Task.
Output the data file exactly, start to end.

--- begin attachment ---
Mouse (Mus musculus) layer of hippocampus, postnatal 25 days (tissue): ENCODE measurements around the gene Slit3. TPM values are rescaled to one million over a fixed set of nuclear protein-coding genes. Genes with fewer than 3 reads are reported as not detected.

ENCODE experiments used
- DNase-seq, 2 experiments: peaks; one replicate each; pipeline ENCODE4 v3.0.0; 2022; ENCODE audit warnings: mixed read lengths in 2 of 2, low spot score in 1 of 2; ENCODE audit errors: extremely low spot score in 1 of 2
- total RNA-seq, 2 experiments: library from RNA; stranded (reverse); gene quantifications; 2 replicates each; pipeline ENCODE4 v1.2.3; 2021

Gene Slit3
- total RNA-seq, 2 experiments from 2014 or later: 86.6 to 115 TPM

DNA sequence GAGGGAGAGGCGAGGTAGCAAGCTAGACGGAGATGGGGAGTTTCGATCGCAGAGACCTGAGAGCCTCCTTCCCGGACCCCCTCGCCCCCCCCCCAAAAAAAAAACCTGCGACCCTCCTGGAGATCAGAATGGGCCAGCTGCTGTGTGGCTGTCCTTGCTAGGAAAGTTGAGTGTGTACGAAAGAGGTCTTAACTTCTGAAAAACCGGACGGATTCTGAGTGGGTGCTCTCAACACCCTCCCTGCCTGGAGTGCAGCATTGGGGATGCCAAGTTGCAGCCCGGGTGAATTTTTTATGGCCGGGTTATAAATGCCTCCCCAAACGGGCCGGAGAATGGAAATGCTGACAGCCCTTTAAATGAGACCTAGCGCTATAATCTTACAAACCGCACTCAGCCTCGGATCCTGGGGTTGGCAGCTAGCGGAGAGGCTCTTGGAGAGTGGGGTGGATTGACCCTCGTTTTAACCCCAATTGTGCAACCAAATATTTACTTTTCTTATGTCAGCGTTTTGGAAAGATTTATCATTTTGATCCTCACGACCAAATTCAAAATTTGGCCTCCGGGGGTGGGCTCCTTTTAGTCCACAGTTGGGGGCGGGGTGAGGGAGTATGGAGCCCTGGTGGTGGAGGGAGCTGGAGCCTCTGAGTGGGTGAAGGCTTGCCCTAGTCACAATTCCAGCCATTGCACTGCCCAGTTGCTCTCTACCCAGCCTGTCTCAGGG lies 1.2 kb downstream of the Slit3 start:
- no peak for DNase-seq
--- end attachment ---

Mouse (Mus musculus) layer of hippocampus, postnatal 25 days (tissue): ENCODE measurements around the gene Slit3. TPM values are rescaled to one million over a fixed set of nuclear protein-coding genes. Genes with fewer than 3 reads are reported as not detected.

ENCODE experiments used
- DNase-seq, 2 experiments: peaks; one replicate each; pipeline ENCODE4 v3.0.0; 2022; ENCODE audit warnings: mixed read lengths in 2 of 2, low spot score in 1 of 2; ENCODE audit errors: extremely low spot score in 1 of 2
- total RNA-seq, 2 experiments: library from RNA; stranded (reverse); gene quantifications; 2 replicates each; pipeline ENCODE4 v1.2.3; 2021

Gene Slit3
- total RNA-seq, 2 experiments from 2014 or later: 86.6 to 115 TPM

DNA sequence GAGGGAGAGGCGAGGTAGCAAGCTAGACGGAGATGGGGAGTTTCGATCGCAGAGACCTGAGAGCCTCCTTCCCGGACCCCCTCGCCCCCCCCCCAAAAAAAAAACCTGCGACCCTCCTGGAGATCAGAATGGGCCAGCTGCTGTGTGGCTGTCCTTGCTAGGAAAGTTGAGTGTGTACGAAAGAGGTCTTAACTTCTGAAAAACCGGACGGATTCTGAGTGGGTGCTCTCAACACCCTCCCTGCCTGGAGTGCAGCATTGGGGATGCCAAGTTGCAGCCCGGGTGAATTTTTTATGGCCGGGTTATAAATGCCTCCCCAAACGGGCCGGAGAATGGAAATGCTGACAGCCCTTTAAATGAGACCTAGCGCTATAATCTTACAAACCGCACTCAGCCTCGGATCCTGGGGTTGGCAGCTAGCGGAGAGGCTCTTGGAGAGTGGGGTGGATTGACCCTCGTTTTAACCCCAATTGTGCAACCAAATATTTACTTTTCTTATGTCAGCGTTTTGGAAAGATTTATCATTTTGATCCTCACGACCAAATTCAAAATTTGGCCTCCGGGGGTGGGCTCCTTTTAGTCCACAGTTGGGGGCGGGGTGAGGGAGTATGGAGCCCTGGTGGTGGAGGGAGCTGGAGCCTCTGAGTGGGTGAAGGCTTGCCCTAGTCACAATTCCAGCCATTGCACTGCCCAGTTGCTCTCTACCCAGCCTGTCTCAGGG lies 1.2 kb downstream of the Slit3 start:
- no peak for DNase-seq